Wandering through The City of London, it feels like an up-to-the-minute kind of place, but this modern financial centre is built on strong historical foundations. In fact, it is from this area of London that the rest of the metropolis grew. There are still hints and clues to its origins dotted about the Square Mile if you know where to find them.
To begin our history of The City we need to travel back to Roman times and 50AD to be precise. This is just seven years after the Romans invaded Britain and the year in which The City was founded. They called it Londinium and chose its location due to the business advantages associated with being on the north bank of the River Thames – something that works to its favour even today.
Londinium thrived as a port and trading post, with many businesspeople arriving and settling in the advantageous spot. They gathered together and formed bodies known as guilds, which regulated how industries were managed and carried out for the good of members and customers alike.
What’s in a name?
The locations where each of these guilds for different industries began can still be identified today, as they live on in street names. Ironmonger Lane, Cloth Fair, Bread Street and Mason’s Avenue all have their origins in historic professions. Look out for these places as you make your way around The City and feel a true connection with the past.
In 60AD, the Romans’ hold over Londinium was threatened by Boudicca, Queen of the Iceni tribe, who sacked the settlement after leading a revolt. Many lives were lost in the conflict, but eventually the Romans regained power and took Londinium forward.
Remnants of the Romans
What the Romans did for The City cannot be underestimated and various remnants from this time can be seen around the area. For example, the Roman wall that encircled the boundaries still largely defines the edges of the Square Mile and the remains of it are still visible in various places. In recent years, the foundations of the Roman Temple of Mithras and the only known Roman amphitheatre in the whole of London have been discovered.
Despite being excavated over 60 years ago when a new building was being constructed, it is only now that the temple is being returned to its original location. In a project involving some 50 archaeologists, Bloomberg is funding attempts to restore the Mithraeum with a projected completion date of 2016.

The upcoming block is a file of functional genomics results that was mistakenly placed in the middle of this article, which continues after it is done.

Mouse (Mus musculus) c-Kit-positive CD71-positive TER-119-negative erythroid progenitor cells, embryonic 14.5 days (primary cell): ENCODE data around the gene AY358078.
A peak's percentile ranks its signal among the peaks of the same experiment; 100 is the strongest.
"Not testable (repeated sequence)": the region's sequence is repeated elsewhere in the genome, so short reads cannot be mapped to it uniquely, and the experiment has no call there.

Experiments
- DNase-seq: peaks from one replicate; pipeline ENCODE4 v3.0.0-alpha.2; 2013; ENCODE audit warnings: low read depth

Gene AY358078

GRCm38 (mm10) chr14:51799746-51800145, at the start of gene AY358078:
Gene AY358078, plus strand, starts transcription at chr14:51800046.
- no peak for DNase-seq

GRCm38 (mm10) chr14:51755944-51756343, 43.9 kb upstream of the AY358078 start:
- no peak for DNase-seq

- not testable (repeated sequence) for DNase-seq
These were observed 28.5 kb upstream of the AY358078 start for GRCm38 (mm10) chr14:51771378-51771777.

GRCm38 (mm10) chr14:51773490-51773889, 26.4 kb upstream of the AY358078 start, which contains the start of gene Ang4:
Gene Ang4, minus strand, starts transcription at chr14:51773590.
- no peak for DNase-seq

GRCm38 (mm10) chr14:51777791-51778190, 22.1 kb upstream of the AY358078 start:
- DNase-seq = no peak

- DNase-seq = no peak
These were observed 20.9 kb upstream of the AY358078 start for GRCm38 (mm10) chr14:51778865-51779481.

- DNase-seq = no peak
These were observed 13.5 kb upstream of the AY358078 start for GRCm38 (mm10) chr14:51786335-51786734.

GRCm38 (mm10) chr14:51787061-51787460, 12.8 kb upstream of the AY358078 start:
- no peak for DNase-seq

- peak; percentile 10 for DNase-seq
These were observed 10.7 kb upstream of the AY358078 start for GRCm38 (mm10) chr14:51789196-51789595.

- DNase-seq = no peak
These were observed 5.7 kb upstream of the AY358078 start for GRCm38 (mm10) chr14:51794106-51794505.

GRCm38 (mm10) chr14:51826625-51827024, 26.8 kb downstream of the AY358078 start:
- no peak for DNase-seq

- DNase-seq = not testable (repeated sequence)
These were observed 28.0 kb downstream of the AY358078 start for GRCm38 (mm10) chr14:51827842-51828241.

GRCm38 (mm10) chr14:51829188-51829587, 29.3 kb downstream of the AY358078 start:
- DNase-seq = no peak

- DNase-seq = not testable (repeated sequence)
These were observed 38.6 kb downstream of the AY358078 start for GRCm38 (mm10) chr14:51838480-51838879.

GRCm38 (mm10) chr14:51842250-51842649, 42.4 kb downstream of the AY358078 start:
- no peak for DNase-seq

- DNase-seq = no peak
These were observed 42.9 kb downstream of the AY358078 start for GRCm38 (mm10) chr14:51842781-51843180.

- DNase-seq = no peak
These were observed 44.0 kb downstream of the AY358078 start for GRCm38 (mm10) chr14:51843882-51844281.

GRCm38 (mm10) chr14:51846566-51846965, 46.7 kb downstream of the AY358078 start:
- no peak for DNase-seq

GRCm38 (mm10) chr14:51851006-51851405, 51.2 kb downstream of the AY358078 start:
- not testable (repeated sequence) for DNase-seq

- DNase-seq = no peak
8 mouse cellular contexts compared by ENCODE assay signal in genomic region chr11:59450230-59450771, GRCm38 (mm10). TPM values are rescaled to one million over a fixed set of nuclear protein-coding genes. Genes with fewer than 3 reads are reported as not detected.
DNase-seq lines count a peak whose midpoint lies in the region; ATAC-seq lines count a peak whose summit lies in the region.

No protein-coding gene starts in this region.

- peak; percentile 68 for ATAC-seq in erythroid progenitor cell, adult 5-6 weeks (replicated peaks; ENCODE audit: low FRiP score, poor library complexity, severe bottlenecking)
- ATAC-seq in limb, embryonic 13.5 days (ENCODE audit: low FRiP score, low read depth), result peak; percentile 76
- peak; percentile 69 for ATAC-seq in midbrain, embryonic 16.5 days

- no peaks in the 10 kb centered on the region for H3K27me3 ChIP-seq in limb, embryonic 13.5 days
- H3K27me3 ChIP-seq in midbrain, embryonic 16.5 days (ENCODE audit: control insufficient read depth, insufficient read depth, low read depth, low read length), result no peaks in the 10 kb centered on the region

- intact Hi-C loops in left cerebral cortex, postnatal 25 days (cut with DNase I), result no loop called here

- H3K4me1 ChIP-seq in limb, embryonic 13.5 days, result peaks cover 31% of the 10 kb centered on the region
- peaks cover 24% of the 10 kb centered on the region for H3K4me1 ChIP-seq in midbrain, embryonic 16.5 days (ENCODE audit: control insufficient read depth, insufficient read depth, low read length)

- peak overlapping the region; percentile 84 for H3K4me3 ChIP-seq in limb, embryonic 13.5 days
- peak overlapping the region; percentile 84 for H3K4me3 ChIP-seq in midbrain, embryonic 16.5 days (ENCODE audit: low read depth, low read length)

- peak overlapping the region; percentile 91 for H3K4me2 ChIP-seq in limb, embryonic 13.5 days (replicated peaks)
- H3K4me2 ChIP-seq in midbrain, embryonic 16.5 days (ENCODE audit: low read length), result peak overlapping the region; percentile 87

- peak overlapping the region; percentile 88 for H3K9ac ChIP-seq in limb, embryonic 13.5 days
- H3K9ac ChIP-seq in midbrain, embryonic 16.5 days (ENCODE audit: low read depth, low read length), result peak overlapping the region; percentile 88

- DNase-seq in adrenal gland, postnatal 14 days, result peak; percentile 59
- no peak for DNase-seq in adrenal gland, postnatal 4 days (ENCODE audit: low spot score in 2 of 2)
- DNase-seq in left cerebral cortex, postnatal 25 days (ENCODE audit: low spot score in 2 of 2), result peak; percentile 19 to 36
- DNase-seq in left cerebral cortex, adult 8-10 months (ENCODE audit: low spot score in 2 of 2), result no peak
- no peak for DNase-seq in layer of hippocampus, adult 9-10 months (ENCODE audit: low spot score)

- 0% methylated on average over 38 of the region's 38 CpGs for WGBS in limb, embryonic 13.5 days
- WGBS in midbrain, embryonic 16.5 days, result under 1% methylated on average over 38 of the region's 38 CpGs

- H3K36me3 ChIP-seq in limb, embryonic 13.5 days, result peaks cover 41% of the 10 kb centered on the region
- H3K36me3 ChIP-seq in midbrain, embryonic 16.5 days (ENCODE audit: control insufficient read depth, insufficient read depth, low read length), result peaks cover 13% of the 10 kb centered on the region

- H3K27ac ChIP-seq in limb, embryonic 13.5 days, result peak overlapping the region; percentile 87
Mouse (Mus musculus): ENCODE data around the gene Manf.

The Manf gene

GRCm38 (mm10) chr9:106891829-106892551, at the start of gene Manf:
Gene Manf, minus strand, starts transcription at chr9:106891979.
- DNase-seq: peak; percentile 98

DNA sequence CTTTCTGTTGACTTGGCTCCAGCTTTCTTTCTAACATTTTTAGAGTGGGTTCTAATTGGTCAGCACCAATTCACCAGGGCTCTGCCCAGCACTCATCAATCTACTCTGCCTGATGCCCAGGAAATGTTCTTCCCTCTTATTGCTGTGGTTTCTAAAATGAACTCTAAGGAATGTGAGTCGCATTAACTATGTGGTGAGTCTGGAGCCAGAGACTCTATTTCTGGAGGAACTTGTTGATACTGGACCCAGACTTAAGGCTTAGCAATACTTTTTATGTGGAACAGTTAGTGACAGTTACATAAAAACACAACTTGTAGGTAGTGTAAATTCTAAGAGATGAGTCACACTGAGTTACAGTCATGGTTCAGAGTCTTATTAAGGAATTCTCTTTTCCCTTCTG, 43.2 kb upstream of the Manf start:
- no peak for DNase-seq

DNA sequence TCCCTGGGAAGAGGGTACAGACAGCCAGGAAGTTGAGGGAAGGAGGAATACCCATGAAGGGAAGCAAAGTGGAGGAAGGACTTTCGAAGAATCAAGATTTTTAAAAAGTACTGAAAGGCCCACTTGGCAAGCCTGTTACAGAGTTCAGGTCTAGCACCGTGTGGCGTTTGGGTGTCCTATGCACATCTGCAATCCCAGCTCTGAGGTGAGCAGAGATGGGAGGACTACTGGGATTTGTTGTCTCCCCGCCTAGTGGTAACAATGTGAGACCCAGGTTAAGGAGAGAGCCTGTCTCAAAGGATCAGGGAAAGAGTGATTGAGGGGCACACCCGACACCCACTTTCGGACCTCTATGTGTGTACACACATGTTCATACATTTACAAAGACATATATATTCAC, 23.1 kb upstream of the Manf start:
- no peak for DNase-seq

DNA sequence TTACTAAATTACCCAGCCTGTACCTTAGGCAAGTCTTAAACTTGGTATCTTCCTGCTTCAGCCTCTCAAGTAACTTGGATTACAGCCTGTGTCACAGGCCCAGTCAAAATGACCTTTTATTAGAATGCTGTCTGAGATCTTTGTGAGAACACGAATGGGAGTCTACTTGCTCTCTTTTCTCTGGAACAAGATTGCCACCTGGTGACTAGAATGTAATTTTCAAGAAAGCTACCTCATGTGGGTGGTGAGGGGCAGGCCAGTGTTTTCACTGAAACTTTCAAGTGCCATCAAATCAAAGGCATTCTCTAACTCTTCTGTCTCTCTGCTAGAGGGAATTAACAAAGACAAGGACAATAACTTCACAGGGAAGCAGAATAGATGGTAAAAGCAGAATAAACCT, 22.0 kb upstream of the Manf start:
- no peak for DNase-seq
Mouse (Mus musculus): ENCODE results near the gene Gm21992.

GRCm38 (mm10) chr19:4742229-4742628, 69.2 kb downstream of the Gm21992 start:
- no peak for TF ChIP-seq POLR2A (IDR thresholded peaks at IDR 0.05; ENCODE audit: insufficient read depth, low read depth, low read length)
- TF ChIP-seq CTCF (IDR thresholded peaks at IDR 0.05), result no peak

Origins of St Paul’s Cathedral
The first church to be built on the site of St Paul’s Cathedral was constructed by Mellitus, a monk who travelled to Britain in the company of St Augustine. St Ethelbert, King of Kent, is on the throne, as the first Christian monarch in England. The cathedral will be destroyed by fire in 675 and again in 961 by the Danes as they invade, before the current incarnation is built in 1675 and opened to the public in 1708.
If you thought that picking up your daily dose of Java in The City was a relatively new phenomenon, think again. Coffee houses started to appear as early as the 17th century and soon became important meeting places, where news and gossip was exchanged. Soon enough, people from the same trades would know which establishments their fellow industrymen drank in and they became hubs for these professions.
Few people know this, but the London Stock Exchange actually began in Jonathan’s Coffee House, which was located on the aptly named Change Alley. Lloyd’s – a high street name today – takes its moniker from Edward Lloyd, who sold his coffee on Tower Street and welcomed bankers to his establishment.
By 1631, the official population of residents in The City was 130,163, as people came to the area to take advantage of its benefits as a place of business. It is exactly this same reason that saw the population decrease to 26,923 by 1901, as people vacated residential buildings to make way for offices and workplaces.
A new bridge for London
London Bridge was completed in 1831 by Sir John Rennie after seven years of building. Connecting The City with the south side of the river, it is much wider than the medieval structure it replaced.
First underground railway
The world’s first underground railway was the Metropolitan Railway between Paddington and Farringdon, just outside of The City. It was popular from as soon as it is opened in 1863 and paved the way for the extensive Tube network that can be found throughout modern London.
Many of The City’s historic buildings are destroyed during The Blitz bombing raids of the Second World War, which began in 1940. Citizens took refuge in local Underground stations to avoid the bombs above ground.
A place for culture
Despite being well established as a business and financial area by the 20th century, the Barbican Centre opened to the public in 1982. Featuring a theatre, concert hall, art galleries, library and cinema, it was the biggest art complex in Europe. It still hosts many cultural activities and is a wonderful place to catch a performance while staying in The City.